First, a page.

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Most people have never seen a mole because they spend the majority of their time underground. What they do see are the humped "ridges" in their yards, caused by the mole's tunneling efforts. This is a major eyesore to people who take pride in their lawns, even though they provide a very valuable service by eating white grubs and aerating the soil.

Mole Facts:  The species we find in NW Indiana and Illinois is the eastern mole (Scalopus Aquaticus). This little mammal ranges from 5 to 8 inches, is blackish brown to dark silvery-gray in color, has a short bare snout and tail, no distinguishable eyes or ears, and webbed shovel-like feet, with large heavy claws for digging.

Their primary food source is earthworms, although they also eat white grubs, ground beetles, millipedes, centipedes, and other insects, and sometimes even small mice or shrews. When soil is in favorable condition, as after a rain, a mole can tunnel at a rate of 18 feet per hour.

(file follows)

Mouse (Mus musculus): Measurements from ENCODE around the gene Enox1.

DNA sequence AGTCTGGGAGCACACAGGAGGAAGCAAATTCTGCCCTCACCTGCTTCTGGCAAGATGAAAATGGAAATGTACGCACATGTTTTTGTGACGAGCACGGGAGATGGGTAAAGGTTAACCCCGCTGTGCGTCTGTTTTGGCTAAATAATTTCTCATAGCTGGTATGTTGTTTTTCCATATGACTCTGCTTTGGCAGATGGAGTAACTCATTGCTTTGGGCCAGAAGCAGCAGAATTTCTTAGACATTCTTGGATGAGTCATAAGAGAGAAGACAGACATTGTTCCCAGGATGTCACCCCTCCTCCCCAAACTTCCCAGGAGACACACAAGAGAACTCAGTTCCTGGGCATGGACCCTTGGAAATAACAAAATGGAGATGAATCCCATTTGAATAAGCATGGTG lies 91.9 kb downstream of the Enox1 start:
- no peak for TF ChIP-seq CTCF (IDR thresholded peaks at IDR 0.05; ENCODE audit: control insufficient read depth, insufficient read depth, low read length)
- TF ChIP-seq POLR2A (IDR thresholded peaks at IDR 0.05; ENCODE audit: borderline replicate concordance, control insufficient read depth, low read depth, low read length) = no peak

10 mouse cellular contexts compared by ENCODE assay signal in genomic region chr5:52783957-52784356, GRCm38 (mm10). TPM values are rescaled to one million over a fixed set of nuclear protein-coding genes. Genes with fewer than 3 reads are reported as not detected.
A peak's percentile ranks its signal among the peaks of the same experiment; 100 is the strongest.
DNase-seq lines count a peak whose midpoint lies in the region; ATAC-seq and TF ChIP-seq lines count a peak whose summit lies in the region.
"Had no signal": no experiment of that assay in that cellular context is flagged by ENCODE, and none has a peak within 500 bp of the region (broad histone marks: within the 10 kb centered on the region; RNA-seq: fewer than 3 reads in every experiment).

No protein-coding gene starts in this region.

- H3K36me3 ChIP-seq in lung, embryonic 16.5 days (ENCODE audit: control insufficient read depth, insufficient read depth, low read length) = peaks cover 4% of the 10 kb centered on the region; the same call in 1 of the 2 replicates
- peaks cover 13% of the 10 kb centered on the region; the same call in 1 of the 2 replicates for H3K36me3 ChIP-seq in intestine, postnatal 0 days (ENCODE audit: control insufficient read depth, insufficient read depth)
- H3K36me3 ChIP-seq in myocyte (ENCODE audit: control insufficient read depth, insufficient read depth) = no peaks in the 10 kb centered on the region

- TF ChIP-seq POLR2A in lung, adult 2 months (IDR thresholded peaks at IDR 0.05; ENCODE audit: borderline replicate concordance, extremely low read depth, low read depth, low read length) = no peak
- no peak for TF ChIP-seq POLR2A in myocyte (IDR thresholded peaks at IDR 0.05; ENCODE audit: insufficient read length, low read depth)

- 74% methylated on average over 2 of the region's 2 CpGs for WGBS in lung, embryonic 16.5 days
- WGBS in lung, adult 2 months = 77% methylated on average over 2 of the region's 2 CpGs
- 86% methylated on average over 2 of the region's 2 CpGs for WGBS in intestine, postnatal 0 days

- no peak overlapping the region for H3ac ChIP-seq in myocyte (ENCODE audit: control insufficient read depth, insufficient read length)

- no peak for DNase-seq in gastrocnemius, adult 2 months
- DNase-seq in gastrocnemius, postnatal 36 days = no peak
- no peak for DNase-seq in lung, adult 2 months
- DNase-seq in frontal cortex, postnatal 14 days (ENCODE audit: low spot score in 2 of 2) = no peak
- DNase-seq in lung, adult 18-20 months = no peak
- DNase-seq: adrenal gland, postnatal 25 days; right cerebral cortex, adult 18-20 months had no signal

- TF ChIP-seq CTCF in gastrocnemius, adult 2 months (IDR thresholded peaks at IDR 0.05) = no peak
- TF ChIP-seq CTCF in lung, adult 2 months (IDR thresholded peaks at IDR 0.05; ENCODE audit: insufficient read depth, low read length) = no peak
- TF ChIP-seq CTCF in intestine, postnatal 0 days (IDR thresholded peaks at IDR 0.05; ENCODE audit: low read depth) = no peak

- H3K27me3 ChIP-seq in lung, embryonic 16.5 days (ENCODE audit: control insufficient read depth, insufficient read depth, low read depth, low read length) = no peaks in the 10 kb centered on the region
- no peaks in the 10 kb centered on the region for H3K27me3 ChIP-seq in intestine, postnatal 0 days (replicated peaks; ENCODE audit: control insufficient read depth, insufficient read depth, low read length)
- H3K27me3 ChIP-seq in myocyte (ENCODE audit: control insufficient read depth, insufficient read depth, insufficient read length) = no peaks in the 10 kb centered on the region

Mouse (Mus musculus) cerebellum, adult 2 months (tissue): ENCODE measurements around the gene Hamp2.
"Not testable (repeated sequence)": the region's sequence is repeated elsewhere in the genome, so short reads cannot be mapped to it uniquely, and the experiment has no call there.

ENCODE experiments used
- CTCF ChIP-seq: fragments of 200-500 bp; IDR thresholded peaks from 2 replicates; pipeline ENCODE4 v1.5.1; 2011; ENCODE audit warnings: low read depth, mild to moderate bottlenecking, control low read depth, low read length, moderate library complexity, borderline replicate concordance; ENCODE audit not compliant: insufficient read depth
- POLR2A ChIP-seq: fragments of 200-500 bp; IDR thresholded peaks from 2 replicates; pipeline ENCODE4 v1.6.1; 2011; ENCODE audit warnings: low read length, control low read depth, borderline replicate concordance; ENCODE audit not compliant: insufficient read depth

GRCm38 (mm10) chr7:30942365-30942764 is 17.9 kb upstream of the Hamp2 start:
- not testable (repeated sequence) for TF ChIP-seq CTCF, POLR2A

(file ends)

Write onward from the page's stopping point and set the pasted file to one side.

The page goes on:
Moles are solitary creatures except during their mating season (January to May) and will kill any other animal that they may encounter in their burrows (even other moles). Because their primary dens and runways are located below the frost line, they do not hibernate in the winter, as many people think, but stay active year-round.

Control:  Many people believe that killing the grubs in their yard will stop moles, but this is not the case because their primary food source is earthworms, and grub control pesticides do not affect them. Until recently, the only legitimate means of mole control was a mole trap. We now have bait in the form of rubber worms that mimic their natural food source, earthworms. This bait is used monthly to reduce and then eliminate the moles completely.

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